SKorean cloning expert to re-create dogs for province

Aug 31, 2009
Pictured are the 6-month to 2-month-old cloned puppies of Trakr, a German shepherd, who sniffed out survivors from under the rubble of New York's World Trade Center after the 2001 terror strikes. South Korean scientist Hwang Woo-Suk plans to present two cloned dogs to one of the country's provinces to help it nurture a bio-technology industry, his research centre said Monday.

South Korean scientist Hwang Woo-Suk plans to present two cloned dogs to one of the country's provinces to help it nurture a bio-technology industry, his research centre said Monday.

The Sooam Biotech Research Foundation led by Hwang said it was ready to clone a Tibetan Mastiff for North Chungcheong province.

"We are willing to provide two cloned between late September and early October," Hyun Sang-Hwan, chief adviser at the foundation, told AFP.

"We hope our symbolic work will help the province's drive to nurture its bio-engineering industrial complex."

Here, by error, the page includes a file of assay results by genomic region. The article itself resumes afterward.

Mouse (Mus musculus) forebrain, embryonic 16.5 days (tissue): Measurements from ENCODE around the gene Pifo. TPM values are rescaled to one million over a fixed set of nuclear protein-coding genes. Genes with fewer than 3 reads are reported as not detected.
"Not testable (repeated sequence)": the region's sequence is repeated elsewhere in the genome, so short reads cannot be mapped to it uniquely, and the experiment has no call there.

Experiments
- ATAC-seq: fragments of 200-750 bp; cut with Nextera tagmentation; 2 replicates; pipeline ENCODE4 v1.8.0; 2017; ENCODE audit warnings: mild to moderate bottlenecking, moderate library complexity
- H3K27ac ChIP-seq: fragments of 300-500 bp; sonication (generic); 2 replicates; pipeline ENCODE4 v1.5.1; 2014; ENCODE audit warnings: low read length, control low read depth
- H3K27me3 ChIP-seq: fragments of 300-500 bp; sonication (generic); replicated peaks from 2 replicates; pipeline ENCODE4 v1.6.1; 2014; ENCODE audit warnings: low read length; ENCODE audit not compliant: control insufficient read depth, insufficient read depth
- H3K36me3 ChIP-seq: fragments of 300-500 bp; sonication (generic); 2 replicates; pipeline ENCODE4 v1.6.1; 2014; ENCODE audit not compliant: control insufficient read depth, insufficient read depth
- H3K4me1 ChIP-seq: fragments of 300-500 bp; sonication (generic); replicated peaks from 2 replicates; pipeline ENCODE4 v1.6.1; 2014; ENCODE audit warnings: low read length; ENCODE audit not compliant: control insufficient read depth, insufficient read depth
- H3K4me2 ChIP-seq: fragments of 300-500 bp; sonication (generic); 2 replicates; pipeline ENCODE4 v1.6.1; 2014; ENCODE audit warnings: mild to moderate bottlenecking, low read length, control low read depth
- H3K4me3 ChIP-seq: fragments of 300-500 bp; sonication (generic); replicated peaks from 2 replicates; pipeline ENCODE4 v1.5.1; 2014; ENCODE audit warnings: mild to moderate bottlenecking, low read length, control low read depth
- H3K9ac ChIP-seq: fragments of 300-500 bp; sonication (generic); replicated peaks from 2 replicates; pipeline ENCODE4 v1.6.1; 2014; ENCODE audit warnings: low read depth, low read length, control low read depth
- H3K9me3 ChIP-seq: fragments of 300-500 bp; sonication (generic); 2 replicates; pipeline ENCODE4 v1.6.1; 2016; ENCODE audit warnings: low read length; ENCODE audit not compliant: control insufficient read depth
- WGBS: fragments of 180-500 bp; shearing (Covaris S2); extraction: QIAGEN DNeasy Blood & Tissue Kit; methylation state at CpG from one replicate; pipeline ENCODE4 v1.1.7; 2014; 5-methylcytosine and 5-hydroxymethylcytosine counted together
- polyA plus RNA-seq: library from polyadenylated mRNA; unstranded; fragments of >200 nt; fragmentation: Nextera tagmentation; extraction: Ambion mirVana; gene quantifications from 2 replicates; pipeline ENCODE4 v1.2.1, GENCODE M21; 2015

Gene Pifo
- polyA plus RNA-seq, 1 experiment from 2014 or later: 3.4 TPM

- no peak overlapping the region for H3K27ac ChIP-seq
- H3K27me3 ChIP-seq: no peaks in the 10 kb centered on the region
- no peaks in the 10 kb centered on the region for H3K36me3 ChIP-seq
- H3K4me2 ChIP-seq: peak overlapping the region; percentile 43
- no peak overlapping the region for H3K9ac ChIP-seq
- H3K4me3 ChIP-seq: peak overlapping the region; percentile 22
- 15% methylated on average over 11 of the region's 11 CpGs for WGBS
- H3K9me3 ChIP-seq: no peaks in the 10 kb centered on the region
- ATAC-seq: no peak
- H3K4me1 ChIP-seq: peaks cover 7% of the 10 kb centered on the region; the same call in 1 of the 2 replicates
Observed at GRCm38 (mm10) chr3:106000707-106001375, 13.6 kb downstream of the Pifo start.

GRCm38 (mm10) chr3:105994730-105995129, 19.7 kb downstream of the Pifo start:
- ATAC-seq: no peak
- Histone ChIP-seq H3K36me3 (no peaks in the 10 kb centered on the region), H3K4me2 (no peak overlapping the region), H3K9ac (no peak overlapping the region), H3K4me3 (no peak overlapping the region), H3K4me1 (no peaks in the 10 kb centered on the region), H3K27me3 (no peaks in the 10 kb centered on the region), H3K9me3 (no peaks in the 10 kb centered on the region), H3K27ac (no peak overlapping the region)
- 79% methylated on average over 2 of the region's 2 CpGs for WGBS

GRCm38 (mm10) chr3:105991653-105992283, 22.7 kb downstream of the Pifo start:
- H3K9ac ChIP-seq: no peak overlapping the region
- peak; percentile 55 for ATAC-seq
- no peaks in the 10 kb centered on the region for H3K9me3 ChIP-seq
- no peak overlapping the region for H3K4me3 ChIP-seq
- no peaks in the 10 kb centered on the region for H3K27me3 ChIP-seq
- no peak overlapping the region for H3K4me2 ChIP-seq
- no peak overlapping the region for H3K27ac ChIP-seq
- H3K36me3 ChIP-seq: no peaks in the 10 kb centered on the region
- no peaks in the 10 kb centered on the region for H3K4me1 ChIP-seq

Hwang has been banned from research using human eggs after some of his work was found to be fake. But his work in creating Snuppy, the world's first cloned dog, has been verified by his university and other authorities.

Hyun denied Hwang would clone a German shepherd named Trakr, which helped locate people trapped in the rubble of the 9/11 attacks in New York in 2001.

The province said last week that Hwang would deliver two clones of the dog to a zoo in Cheongju, 90 kilometres (54 miles) south of Seoul.

Hwang's team had presented five clones of Trakr to its former US handler in June. The dog itself died in April.

Hyun said there had been discussions with the province about cloning Trakr but the project was shelved.

Once a national hero, Hwang was stripped of all government honours and funds including the title "Supreme Scientist" after his university concluded that some of his claims were fake.

He is on trial for fraud, embezzlement, ethical breaches and other charges, but insists he can prove he created the world's first cloned from a human embryo.

(c) 2009 AFP

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